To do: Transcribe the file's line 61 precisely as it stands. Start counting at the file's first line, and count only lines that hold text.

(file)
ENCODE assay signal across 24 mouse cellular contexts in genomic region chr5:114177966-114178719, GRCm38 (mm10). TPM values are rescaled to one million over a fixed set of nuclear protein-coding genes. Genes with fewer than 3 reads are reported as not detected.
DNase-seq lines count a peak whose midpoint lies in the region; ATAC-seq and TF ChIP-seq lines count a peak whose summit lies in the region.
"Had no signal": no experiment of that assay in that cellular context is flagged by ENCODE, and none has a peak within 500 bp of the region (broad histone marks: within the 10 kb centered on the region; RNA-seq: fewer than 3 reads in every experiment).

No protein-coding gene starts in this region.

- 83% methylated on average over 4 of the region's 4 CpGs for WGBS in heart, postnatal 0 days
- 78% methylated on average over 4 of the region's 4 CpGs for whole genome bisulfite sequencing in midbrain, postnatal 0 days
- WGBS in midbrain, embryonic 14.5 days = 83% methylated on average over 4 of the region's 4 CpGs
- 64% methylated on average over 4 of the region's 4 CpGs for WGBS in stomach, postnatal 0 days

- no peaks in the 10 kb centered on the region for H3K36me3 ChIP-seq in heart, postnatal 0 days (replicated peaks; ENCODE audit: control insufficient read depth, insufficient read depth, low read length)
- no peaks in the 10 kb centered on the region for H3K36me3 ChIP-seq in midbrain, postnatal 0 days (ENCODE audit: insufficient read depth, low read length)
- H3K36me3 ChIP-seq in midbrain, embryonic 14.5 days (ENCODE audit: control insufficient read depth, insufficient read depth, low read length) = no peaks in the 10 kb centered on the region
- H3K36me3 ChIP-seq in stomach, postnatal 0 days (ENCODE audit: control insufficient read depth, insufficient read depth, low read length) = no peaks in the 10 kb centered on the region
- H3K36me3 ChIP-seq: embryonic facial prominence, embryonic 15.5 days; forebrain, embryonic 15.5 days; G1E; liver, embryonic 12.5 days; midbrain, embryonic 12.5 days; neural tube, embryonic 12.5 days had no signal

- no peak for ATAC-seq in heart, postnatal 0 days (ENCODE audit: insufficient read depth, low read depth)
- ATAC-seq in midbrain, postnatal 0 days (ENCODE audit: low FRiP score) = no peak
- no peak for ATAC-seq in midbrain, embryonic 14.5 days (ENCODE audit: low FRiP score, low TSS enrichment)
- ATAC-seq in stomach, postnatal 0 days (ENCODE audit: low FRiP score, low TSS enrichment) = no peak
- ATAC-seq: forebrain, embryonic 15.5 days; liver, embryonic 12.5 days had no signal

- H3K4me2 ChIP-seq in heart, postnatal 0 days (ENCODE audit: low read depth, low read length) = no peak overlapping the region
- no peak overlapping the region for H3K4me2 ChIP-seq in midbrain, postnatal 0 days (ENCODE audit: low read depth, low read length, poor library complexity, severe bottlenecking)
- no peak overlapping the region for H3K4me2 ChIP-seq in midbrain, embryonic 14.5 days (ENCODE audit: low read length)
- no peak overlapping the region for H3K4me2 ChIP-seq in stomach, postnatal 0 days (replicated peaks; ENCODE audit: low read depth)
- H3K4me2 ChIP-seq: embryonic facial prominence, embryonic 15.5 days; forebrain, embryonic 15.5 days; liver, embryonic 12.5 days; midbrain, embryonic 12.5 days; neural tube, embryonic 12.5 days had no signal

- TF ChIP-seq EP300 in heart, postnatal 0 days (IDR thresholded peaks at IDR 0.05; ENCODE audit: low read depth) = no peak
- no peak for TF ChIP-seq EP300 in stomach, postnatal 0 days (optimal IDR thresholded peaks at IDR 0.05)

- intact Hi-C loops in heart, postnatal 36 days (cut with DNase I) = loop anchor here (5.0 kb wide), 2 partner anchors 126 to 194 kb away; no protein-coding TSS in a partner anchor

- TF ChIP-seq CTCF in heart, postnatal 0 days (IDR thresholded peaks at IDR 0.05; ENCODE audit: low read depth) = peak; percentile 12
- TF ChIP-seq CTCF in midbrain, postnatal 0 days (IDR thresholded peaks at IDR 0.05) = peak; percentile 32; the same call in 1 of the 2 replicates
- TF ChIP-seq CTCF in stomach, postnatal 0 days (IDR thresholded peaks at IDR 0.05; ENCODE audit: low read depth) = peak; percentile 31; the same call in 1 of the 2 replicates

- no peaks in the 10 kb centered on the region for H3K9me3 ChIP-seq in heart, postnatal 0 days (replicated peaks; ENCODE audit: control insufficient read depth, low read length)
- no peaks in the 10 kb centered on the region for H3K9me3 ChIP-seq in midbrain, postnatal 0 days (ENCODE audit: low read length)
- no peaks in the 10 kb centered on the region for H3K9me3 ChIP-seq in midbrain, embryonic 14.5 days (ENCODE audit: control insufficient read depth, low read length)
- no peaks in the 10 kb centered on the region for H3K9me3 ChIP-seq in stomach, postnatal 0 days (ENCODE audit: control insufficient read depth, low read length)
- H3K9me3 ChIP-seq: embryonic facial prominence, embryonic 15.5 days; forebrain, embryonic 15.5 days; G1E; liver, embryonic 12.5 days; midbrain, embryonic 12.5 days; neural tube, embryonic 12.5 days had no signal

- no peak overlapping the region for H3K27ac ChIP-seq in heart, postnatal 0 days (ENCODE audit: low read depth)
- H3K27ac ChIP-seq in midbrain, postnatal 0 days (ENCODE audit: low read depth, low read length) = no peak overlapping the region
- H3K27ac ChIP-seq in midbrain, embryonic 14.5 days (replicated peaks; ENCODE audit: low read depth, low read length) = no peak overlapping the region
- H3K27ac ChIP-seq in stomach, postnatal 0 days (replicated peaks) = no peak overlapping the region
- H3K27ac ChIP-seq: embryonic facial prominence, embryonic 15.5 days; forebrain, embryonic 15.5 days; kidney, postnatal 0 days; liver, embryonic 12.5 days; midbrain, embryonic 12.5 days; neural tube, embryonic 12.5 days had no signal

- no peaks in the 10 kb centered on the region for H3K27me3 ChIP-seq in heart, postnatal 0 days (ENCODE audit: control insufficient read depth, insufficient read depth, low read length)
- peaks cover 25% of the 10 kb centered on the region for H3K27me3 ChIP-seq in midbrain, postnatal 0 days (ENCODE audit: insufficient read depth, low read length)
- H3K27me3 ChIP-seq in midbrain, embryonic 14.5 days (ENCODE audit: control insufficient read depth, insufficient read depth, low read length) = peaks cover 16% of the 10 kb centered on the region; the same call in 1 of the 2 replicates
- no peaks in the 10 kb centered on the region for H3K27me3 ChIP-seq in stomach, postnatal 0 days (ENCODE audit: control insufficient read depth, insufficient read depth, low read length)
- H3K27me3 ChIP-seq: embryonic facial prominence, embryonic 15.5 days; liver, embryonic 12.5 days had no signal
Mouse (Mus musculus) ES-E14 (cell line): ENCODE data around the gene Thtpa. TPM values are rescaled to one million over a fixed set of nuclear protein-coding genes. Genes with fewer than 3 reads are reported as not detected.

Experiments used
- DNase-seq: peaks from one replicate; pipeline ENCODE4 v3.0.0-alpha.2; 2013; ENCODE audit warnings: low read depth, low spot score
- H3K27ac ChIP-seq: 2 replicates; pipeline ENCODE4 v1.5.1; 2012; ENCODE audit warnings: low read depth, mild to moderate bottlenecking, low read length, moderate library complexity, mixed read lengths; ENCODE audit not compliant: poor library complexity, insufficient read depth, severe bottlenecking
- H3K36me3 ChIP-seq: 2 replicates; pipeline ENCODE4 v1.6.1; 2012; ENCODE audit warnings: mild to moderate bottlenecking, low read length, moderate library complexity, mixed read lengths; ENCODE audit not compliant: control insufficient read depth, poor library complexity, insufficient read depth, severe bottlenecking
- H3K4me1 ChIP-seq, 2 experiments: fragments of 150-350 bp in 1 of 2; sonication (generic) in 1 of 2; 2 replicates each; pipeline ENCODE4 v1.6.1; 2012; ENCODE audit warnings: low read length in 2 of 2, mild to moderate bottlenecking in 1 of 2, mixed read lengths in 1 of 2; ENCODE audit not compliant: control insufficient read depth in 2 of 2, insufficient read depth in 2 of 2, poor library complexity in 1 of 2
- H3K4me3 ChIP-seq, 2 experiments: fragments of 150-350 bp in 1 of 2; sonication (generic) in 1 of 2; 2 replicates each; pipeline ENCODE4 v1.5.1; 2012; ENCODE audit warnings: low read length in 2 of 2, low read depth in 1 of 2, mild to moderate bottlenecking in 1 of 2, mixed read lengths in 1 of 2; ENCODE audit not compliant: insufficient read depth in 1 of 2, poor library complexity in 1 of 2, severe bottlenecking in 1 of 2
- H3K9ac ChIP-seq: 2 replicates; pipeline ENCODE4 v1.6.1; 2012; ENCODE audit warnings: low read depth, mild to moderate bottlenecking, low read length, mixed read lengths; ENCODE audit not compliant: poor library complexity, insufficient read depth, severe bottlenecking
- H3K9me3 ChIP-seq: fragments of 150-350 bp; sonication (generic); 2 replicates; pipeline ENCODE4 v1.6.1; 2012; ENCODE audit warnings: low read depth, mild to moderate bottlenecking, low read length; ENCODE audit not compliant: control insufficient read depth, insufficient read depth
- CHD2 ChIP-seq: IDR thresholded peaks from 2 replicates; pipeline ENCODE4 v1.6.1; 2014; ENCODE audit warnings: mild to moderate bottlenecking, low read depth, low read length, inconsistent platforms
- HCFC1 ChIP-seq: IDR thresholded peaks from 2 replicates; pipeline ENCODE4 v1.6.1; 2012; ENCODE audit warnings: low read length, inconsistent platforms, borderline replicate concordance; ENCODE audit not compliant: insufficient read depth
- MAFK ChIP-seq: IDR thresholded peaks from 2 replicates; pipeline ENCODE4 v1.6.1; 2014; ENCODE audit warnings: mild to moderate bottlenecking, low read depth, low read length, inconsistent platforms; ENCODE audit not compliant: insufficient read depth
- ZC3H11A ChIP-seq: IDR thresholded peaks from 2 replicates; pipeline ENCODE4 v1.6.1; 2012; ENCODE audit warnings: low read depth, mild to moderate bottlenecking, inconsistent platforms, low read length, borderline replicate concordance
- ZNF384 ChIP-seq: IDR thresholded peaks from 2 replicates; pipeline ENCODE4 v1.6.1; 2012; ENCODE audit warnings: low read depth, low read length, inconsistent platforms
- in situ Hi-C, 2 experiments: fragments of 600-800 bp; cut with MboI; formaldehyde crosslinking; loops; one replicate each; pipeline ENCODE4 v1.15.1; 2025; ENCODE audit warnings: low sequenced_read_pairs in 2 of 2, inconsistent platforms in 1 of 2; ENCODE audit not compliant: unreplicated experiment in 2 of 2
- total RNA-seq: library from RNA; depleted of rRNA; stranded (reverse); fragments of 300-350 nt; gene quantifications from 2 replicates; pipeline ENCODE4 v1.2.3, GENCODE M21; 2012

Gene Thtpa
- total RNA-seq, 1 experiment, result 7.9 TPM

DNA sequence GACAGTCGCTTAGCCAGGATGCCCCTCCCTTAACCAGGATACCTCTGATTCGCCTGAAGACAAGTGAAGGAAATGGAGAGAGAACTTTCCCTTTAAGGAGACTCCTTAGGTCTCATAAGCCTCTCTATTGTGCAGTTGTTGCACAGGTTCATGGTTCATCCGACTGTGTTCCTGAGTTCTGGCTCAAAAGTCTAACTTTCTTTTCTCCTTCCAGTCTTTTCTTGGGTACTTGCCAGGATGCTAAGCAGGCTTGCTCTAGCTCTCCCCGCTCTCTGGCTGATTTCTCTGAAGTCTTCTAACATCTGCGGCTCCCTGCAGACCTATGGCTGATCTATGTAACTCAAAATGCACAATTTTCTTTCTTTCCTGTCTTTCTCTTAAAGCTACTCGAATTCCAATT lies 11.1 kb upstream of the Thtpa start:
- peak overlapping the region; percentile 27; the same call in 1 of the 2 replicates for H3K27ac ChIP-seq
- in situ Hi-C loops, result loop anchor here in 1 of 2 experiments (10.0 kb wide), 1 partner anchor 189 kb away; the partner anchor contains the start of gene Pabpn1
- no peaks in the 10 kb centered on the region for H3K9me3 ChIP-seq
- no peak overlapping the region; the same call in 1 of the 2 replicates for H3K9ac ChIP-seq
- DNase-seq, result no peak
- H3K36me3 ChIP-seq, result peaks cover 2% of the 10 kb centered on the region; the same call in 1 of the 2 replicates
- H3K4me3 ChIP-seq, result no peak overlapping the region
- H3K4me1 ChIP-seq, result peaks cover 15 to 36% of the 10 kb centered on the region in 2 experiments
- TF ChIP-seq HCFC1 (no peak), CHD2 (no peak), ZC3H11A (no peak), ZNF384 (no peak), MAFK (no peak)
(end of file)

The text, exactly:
Gene Thtpa